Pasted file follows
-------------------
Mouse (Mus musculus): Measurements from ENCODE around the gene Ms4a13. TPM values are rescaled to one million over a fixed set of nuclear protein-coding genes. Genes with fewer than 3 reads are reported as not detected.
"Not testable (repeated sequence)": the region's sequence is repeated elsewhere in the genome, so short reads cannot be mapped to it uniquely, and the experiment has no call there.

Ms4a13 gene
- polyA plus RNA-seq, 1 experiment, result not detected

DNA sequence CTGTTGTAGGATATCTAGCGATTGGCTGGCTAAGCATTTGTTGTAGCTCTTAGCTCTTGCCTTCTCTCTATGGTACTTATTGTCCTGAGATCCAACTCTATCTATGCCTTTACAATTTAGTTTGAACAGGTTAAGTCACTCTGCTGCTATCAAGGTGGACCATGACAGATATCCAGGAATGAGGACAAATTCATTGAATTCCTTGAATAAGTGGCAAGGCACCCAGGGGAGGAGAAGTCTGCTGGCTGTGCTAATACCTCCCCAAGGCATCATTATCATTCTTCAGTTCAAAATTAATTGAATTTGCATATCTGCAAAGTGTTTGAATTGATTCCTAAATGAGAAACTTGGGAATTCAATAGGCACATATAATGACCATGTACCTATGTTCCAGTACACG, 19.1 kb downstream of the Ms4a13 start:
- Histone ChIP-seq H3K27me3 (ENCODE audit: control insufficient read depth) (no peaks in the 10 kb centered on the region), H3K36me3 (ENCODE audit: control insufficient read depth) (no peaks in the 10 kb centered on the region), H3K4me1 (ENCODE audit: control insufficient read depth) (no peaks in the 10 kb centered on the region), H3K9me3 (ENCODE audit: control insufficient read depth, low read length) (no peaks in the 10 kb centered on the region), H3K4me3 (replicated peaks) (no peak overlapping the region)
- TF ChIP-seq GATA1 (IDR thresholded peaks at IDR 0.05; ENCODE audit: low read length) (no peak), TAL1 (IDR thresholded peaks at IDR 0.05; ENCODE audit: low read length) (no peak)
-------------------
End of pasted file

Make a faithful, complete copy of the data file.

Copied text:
Mouse (Mus musculus): Measurements from ENCODE around the gene Ms4a13. TPM values are rescaled to one million over a fixed set of nuclear protein-coding genes. Genes with fewer than 3 reads are reported as not detected.
"Not testable (repeated sequence)": the region's sequence is repeated elsewhere in the genome, so short reads cannot be mapped to it uniquely, and the experiment has no call there.

Ms4a13 gene
- polyA plus RNA-seq, 1 experiment, result not detected

DNA sequence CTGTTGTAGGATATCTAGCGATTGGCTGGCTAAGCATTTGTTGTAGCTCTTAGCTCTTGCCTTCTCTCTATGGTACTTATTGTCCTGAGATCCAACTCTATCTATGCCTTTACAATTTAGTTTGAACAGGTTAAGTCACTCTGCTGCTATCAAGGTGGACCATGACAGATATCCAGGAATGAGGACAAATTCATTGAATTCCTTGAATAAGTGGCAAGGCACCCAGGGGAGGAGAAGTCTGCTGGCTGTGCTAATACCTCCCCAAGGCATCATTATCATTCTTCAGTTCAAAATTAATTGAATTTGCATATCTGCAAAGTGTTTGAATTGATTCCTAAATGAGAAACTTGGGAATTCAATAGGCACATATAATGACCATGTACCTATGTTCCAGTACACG, 19.1 kb downstream of the Ms4a13 start:
- Histone ChIP-seq H3K27me3 (ENCODE audit: control insufficient read depth) (no peaks in the 10 kb centered on the region), H3K36me3 (ENCODE audit: control insufficient read depth) (no peaks in the 10 kb centered on the region), H3K4me1 (ENCODE audit: control insufficient read depth) (no peaks in the 10 kb centered on the region), H3K9me3 (ENCODE audit: control insufficient read depth, low read length) (no peaks in the 10 kb centered on the region), H3K4me3 (replicated peaks) (no peak overlapping the region)
- TF ChIP-seq GATA1 (IDR thresholded peaks at IDR 0.05; ENCODE audit: low read length) (no peak), TAL1 (IDR thresholded peaks at IDR 0.05; ENCODE audit: low read length) (no peak)